These were the wild flowers at my gate.
I cheated! I scattered the seeds myself, and it took quite some effort to prepare the soil!
The bright orange flowers are the clowns perhaps, but all made a cheerful welcome to visitors.
Thaddeus was a little sad. Sort of. He’d always, since his early twenties, wanted to own a little cottage with an orchard.
He’d worked hard all his life, but with the price of things – the rent, the groceries, his old car always breaking down – he’d never managed to save enough to get a mortgage for a house. He’d never married, but he wished he’d found that other someone. Sort of.
How he loved, when driving around, to see homes as he passed. That one has an orchard! That one has a lovely vegetable garden! Oh the flowers! How pretty is that old gnarled weeping elm! Look at the garden path with its rose covered gate! That house there’s for sale!
How did the people all have homes like that? How did they get the money? He couldn’t have worked harder if he’d tried. He couldn’t have saved more if he’d tried. He couldn’t have done any better than he did.
And now he was old. These days he was on the pension. Even if he had the money there wouldn’t be the time to see things grow. A mature orchard he had planted would never be his. A lily collection! A herb garden to defy belief! An old gnarled weeping elm! A dove cote!
These days, as he drove passed other’s homes, the hope had gone. Thaddeus was a little sad. Sort of.
Chantelle had a whole bank of convallaria majalis. It could be seen from the road, and it was frequently admired by people passing by, especially the smell. Of course, convallaria majalis’s season is quite short, but nonetheless, Chantelle thought their beauty outweighed the shortness of the season.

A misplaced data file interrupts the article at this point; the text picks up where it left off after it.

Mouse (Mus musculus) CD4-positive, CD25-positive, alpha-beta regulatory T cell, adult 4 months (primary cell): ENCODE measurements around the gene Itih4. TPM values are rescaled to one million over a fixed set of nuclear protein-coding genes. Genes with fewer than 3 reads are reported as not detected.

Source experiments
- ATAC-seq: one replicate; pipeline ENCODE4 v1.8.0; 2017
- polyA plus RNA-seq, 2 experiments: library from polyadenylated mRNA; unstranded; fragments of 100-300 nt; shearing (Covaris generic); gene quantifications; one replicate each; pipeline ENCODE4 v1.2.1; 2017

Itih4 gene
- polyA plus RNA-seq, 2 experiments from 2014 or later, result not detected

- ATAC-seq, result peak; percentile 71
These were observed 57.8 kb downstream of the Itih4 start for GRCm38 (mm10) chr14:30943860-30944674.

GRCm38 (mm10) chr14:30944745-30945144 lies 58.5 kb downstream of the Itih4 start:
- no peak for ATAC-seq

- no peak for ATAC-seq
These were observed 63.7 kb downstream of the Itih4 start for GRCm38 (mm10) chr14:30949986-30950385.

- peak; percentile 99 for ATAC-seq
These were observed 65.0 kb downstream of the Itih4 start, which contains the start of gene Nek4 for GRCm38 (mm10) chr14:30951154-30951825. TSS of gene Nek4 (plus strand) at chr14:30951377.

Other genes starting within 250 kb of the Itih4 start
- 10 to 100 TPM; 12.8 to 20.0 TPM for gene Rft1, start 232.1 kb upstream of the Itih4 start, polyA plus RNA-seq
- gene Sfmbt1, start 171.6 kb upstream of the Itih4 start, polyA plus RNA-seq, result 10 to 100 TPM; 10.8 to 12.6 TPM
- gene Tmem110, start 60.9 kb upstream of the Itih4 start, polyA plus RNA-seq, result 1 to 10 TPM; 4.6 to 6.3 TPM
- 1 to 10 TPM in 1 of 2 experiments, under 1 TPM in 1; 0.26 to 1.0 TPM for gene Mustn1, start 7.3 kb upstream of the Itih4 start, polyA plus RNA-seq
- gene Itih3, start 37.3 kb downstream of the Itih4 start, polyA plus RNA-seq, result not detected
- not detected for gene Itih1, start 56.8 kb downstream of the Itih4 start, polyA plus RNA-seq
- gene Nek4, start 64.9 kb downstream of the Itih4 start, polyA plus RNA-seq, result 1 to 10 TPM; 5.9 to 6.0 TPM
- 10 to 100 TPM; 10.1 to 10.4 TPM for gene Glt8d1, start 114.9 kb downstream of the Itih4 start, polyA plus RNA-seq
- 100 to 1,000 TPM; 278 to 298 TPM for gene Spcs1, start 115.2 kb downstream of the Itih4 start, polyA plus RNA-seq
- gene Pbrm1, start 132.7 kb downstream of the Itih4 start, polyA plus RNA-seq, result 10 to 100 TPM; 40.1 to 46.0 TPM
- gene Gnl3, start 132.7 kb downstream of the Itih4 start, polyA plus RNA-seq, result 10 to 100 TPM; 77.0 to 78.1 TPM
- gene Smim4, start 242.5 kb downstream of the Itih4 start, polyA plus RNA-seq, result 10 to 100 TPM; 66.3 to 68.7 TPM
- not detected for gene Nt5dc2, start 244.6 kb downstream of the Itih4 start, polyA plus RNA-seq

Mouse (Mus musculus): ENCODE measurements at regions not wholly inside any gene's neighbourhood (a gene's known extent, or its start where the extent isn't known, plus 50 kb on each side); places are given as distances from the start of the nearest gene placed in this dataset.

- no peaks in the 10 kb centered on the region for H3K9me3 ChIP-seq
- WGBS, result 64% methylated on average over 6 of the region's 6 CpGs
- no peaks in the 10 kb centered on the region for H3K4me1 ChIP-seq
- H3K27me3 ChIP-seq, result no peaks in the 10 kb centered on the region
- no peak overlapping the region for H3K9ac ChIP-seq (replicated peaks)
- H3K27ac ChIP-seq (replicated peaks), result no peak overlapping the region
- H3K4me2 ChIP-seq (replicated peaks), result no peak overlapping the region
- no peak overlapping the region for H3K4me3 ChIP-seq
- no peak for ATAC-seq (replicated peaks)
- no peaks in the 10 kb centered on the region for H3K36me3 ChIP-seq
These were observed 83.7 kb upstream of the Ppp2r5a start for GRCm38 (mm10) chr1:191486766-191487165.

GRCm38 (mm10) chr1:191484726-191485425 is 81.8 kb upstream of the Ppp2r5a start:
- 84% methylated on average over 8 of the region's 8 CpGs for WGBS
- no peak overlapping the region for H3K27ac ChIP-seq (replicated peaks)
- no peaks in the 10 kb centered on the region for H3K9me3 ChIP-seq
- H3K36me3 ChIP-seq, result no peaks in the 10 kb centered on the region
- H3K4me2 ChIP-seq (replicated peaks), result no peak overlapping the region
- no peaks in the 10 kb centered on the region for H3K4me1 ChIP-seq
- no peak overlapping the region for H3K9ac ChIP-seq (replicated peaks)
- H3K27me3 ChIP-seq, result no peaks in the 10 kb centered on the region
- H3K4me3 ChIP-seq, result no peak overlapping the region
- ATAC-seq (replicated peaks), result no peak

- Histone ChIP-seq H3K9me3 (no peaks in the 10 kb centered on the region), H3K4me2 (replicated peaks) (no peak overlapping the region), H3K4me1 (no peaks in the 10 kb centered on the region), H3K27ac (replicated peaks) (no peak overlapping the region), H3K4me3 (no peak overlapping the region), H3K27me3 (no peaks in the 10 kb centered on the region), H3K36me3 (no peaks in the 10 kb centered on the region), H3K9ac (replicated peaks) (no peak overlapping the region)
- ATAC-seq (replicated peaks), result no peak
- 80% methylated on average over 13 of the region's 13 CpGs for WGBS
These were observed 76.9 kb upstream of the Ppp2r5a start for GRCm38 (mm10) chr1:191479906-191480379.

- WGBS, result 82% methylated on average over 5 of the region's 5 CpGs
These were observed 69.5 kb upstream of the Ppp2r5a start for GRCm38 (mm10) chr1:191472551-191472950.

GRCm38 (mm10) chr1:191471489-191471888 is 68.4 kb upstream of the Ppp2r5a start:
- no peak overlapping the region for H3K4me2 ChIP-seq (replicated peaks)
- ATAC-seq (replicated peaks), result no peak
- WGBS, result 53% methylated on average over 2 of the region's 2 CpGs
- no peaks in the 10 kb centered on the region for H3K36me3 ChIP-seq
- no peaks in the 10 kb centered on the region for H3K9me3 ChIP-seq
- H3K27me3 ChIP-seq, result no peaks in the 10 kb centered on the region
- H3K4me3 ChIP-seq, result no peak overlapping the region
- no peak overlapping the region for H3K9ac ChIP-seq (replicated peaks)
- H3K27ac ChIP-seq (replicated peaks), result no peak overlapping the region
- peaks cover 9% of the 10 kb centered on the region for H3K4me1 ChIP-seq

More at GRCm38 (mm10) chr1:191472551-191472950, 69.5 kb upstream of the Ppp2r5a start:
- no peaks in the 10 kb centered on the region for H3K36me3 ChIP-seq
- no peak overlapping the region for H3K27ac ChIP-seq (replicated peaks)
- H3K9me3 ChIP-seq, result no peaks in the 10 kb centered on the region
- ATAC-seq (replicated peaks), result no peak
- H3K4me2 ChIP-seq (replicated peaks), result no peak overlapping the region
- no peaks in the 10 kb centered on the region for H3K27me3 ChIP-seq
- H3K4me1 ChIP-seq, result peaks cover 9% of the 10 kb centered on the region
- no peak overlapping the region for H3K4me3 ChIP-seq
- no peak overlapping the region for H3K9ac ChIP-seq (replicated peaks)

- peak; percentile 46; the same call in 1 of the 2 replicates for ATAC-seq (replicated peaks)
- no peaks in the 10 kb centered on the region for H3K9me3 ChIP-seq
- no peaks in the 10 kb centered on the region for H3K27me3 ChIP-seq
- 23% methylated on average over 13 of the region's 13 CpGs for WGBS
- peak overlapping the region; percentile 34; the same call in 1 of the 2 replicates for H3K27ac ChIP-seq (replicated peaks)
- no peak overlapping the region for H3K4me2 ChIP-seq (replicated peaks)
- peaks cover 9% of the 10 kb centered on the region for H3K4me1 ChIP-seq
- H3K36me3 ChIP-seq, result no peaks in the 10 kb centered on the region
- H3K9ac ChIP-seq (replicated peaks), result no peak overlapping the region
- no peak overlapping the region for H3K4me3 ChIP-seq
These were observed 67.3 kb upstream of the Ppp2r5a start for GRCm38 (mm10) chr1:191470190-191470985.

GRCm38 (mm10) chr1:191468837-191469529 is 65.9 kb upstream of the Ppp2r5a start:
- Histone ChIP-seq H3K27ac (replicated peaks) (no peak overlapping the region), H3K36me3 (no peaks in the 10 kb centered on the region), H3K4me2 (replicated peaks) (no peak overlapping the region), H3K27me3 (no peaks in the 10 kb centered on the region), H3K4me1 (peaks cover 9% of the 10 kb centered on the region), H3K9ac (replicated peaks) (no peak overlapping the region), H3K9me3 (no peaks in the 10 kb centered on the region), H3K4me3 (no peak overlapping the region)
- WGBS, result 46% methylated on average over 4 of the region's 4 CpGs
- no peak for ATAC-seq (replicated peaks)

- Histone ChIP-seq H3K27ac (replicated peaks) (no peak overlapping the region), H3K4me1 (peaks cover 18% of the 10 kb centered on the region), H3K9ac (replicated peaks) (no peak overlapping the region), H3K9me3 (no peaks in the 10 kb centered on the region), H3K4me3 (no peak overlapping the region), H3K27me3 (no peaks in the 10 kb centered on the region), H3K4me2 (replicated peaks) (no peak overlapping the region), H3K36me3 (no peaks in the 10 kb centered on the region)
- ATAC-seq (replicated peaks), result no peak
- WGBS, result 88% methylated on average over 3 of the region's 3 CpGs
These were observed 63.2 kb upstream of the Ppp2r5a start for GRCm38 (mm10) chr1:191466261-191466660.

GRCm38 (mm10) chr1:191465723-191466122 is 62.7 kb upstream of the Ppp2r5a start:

“Why don’t you have pericallis cruenta on the bank instead?” said Chantelle’s friend, Maxima. “Their season is longer, and they are more colourful.”
Maxima belonged to the same Garden Society as Chantelle and was an expert at growing dicentra spectabilis. There was nothing that Maxima didn’t know about propagating dicentra spectabilis.
“No, I’m happy with the convallaria majalis,” said Chantelle. “Besides, Angelina specialises in pericallis cruenta. I don’t want to be a copycat.”
Thus, Chantelle had convallaria majalis, Angelina had pericallis cruenta, and Maxima had dicentra spectabilis.
One day Jane applied to join the club. She grew Iceland poppies. “You mean papaver nudicaule, darling,” guffawed Maxima. Chantelle and Angelina giggled behind their hands.
Clearly Jane was not ready to join the Garden Society.
In the long run, Jane was rather pleased.